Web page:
What’s your 3 year old’s personality type?

November 20, 2019
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    It’s tempting to “blame the parents” whenever you see a child misbehaving. But often, it’s not that simple. Even children who experienced the same parenting style might turn out differently. That’s because every kid has a unique natural temperament.

    Your child’s temperament, according to psychologists, is made up of five main components:

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  • Activity level
    2 / 11 Activity level

    His pace and vigour may be quick and energetic, or relaxed and sluggish, content to respond at his own steady pace.

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  • Irritability
    3 / 11 Irritability

    Some children cope with everyday experiences without becoming rattled or upset, while others are easily irritated when things don’t go their way.

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  • Soothability
    4 / 11 Soothability

    This refers to the ease at which Junior calms down after he is upset, and it varies greatly from child to child.

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  • Fearfulness
    5 / 11 Fearfulness

    Stimulation can make your young one feel excited, but also cause him to become fearful.

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  • Sociability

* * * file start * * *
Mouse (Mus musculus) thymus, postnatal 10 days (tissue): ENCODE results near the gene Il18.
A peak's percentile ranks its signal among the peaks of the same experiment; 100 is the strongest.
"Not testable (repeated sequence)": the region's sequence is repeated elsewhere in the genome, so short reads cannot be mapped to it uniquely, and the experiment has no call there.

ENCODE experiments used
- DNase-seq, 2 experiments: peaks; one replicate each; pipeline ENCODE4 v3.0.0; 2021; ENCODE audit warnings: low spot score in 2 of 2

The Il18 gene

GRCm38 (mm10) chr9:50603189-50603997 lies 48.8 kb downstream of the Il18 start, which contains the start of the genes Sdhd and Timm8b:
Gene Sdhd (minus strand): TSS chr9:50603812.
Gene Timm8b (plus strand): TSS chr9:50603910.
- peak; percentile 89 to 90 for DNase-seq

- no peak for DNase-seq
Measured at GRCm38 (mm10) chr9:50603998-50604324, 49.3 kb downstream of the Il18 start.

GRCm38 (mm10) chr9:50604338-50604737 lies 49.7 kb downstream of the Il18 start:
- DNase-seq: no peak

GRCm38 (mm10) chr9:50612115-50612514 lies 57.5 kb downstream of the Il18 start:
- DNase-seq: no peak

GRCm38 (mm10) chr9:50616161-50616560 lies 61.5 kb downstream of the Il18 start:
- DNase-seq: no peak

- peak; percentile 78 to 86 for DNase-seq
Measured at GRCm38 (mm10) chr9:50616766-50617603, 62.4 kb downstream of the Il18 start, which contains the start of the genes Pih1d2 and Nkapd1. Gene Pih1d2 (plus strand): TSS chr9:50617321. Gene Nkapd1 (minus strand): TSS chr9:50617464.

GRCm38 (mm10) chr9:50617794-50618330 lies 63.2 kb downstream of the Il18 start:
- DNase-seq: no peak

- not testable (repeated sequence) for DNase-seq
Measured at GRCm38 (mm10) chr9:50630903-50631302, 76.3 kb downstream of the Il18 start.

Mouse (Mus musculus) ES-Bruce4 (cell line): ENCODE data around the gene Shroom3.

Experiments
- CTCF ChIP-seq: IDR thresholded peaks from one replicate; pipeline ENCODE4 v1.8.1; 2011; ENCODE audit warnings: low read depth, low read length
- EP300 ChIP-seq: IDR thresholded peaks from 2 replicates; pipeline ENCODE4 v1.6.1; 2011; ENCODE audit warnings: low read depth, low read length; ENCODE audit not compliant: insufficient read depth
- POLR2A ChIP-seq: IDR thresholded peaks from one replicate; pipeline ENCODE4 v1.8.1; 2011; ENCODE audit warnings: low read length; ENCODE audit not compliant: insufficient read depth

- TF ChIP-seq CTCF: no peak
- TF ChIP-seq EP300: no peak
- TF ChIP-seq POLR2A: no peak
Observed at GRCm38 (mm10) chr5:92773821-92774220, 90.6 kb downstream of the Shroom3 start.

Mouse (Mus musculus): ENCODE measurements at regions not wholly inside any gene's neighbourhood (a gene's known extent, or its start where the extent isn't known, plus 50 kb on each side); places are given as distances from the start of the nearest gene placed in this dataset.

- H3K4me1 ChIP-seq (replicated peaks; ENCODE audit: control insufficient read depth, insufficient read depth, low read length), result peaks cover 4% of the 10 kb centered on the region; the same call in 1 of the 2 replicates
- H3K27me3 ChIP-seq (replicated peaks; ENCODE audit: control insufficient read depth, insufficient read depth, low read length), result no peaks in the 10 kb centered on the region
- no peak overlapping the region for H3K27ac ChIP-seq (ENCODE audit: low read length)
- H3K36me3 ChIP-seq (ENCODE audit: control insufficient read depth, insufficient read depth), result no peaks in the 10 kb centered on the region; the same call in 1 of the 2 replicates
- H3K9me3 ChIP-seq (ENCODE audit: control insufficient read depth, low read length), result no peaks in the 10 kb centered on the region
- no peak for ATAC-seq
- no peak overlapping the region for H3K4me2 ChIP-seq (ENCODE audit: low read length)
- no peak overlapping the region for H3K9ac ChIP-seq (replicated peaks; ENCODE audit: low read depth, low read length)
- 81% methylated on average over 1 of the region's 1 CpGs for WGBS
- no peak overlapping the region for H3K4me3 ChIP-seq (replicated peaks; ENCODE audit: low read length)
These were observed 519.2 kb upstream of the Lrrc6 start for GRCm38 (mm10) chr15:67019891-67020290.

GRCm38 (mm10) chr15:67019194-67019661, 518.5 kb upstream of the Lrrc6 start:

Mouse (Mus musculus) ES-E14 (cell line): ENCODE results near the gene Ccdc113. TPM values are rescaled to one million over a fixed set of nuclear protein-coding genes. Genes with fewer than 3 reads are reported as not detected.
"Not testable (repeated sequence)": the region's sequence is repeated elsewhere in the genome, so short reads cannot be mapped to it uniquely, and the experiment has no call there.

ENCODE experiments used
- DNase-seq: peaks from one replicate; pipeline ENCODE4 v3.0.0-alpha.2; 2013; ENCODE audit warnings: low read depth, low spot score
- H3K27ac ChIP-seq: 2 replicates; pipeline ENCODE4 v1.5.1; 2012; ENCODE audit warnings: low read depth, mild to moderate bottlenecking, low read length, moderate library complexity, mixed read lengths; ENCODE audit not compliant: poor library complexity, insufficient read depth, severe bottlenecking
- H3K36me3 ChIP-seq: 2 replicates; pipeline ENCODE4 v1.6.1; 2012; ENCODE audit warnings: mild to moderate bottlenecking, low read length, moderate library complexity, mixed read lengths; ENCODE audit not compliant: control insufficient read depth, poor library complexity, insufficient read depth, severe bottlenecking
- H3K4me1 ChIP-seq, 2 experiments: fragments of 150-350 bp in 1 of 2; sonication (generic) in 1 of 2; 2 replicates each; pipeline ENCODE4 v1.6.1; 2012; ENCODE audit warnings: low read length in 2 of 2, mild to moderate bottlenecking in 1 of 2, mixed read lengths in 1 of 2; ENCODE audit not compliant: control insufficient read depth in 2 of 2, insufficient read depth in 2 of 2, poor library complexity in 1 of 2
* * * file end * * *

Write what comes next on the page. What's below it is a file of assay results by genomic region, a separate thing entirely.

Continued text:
6 / 11 Sociability

    A sociable child’s engaging manner is much more inviting than the withdrawn behaviour of a shy one.

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    These traits combine in various ways to form one of the following temperament profiles:

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  • Easy
    8 / 11 Easy

    The easy (or easy-going) child is a pleasure to be with because he is very even-tempered and generally responds positively to anything that happens to or around him. He adapts quickly to new experiences, welcoming rather than avoiding them. His mood and behaviour are predictable.

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  • Slow-to-warm-up
    9 / 11 Slow-to-warm-up

    The slow-to-warm up (or inactive) child has mild reactions and lacks enthusiasm for new experiences. If he doesn’t like a new toy, he simply turns away from it rather than physically reject it.

    Related: Why is your toddler so slow to warm up? How you can help

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  • Difficult
    10 / 11 Difficult

    The difficult (or hard-to-manage) three-year-old is very active mostly but can become grumpy. It doesn’t take much to unsettle him; his moods vary and his behaviour has no predictable pattern. He resists change and can take a long time to adapt to new situations or faces.

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    Your child’s natural temperament contributes in equal measure to his behaviour. Hence, it’s important you make every effort to influence his progress and development.

    There will be moments when you succeed in changing his behavioural patterns or even turning his natural temperament to his advantage. There will also be moments when you feel as if you haven’t been able to do anything for him. That’s part of the exciting and never-ending challenge  of parenting.

    For now, stop judging the next parent you see struggling to manage her child’s behaviour.

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